By Harry Tsai, M.D.
In the United States, it is estimated that Prostate Cancer will affect 233,000 men in 2014 alone. According to the National Cancer Institute, almost thirty thousand cases will result in death. Ranking as the 2nd leading cause of cancer death in American men, approximately one in every seven men will be diagnosed with the disease in their lifetime. Needless to say, prostate cancer is more prevalent than one would hope.
What is Prostate Cancer? The prostate is a gland located in men below their bladder and in front of their bowel. This organ forms part of the male reproductive system, releasing prostatic fluid. Prostatic fluid protects and enriches sperm. Cancer can form in the tissues of the prostate gland. It is not clear what the exact triggers of prostate cancer are. However, there are risk factors to be aware of. The greatest risk factor is aging. The second is genetics; followed by the man’s diet. Thankfully, there are treatments for prostate cancer with high cure rates. One of which is Prostate Cryotherapy.
What is Prostate Cryotherapy? Prostate Cryotherapy is the freezing of the prostate. Initially, this modality was developed to treat patients who had previous radiation therapy and failed. However, decades later it now has progressed to where we can treat men with a small amount of cancer; as well as, those who have failed any type of radiation therapy.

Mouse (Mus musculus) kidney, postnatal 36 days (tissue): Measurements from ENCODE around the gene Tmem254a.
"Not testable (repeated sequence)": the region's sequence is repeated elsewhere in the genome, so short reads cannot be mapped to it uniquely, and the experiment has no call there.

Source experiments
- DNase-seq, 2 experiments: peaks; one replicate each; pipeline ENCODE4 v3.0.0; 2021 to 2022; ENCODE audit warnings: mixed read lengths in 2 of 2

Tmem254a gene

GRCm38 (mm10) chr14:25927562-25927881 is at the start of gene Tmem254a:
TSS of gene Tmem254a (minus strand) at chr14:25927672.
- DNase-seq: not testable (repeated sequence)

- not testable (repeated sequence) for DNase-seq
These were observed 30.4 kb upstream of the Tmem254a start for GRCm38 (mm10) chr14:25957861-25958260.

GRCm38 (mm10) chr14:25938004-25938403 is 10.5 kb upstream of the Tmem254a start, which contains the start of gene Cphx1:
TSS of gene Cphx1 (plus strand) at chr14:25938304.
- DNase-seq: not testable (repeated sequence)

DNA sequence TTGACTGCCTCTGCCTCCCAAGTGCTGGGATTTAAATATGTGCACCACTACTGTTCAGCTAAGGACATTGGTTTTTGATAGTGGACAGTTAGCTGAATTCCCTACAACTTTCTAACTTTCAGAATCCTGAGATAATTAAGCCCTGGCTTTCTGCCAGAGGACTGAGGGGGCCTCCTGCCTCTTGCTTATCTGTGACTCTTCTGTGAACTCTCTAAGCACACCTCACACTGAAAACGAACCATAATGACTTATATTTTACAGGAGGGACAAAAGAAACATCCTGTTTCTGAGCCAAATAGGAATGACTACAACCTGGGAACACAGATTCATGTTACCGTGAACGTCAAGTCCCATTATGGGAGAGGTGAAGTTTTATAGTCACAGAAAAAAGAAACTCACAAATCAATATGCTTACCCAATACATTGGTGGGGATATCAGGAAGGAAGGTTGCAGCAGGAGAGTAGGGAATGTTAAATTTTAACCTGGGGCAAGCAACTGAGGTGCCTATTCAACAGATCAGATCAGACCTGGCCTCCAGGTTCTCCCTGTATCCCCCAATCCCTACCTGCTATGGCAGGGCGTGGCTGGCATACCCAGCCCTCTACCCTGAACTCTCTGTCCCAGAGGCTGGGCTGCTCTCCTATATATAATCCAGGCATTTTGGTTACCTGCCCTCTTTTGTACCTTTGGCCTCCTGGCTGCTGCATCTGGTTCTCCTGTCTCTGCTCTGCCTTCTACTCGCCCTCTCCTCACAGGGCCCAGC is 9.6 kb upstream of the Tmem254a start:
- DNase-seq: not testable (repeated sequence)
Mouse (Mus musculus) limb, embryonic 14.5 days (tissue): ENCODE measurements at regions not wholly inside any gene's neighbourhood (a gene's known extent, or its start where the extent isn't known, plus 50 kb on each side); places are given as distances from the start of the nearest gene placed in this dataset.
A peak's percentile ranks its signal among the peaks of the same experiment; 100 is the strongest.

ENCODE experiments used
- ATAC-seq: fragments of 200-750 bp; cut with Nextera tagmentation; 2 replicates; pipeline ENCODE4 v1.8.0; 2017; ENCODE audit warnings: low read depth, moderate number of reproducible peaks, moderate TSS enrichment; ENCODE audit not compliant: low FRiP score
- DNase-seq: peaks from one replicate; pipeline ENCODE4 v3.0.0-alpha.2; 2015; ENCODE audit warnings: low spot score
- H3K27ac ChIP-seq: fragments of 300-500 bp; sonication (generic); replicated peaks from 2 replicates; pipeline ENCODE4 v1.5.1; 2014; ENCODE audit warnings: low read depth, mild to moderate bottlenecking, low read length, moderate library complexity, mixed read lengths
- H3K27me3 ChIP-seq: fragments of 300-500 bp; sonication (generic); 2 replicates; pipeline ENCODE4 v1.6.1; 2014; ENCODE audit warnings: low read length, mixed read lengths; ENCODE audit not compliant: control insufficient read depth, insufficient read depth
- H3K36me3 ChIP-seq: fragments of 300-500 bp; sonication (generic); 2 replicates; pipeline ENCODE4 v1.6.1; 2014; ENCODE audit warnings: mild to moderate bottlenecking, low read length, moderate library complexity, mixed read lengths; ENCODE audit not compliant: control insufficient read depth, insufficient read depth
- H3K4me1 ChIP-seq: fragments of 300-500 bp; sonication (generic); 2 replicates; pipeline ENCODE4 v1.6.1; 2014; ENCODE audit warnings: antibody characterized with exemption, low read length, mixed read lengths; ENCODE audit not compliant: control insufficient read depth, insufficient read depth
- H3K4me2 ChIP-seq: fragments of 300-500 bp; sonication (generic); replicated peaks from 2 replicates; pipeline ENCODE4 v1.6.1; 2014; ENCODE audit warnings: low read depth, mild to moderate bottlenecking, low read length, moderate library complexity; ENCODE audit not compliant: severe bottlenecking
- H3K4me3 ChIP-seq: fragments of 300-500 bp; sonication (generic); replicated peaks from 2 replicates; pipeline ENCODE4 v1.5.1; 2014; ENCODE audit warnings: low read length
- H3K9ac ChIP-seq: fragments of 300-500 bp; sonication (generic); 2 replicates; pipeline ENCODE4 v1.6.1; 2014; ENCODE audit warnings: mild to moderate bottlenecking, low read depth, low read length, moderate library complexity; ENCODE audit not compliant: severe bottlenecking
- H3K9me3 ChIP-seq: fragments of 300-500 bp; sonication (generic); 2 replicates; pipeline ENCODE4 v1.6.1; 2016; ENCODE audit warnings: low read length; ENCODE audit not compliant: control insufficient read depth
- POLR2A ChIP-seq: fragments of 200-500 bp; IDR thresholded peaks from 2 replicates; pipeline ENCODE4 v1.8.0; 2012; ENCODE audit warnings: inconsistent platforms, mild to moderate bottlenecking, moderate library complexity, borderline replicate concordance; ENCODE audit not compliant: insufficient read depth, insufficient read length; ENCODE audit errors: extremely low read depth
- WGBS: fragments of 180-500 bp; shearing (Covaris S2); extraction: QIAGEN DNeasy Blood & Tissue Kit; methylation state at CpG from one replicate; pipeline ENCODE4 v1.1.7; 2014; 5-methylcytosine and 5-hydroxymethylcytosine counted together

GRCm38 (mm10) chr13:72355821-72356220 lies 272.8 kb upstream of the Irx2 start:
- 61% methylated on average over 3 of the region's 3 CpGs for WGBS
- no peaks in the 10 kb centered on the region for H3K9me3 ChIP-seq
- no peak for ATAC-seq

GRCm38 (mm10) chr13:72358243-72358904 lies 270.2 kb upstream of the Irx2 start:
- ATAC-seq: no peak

How is Prostate Cryotherapy Performed? This outpatient procedure requires general anesthesia. It is very similar to brachytherapy (radioactive seed implant) for prostate cancer. An ultrasound machine is used to visualize the prostate and aids in the placement of the treatment needles that are known as ice rods. The number of ice rods placed is dependent on the size of the prostate and location of the cancer. Freezing is performed until temperatures reach -40 degrees Celsius. During the procedure we are able to visualize ice formation along the tip of the ice rod. A urethral warming device is placed in the urethra to prevent any injury to the vessel. Freezing is performed with nitrogen gas, which is followed up with thawing by helium gas. A double freeze-thaw cycle is the standard treatment. Temperature probes are placed in the rectal, urethral, and nerve bundle areas to monitor the freezing and thawing.
The entire procedure takes no more than an hour. Patients are discharged home with an indwelling urethral catheter. Control of the cancer has been excellent and success rates are comparable to those of radiation. Complications consist of urinary symptoms such as frequency, urgency, burning, and blood in the urine. Incontinence is rare and impotence can sometimes occur depending on the location of the ice ball formation.
Am I a good candidate for Prostate Cryotherapy? This procedure is an excellent alternative for men who have primary prostate cancer, radiation failure after prostate cancer, or those who may have a very small amount of cancer.
For any further questions regarding Prostate Cancer, Prostate Cryotherapy, or Urology overall, you can contact Dr. Harry Tsai at
(239) 985-1900. His clinics are located at 13370 Plantation Road – Suite 3 in Fort Myers and 126 N Del Prado – Suite 103 in Cape Coral.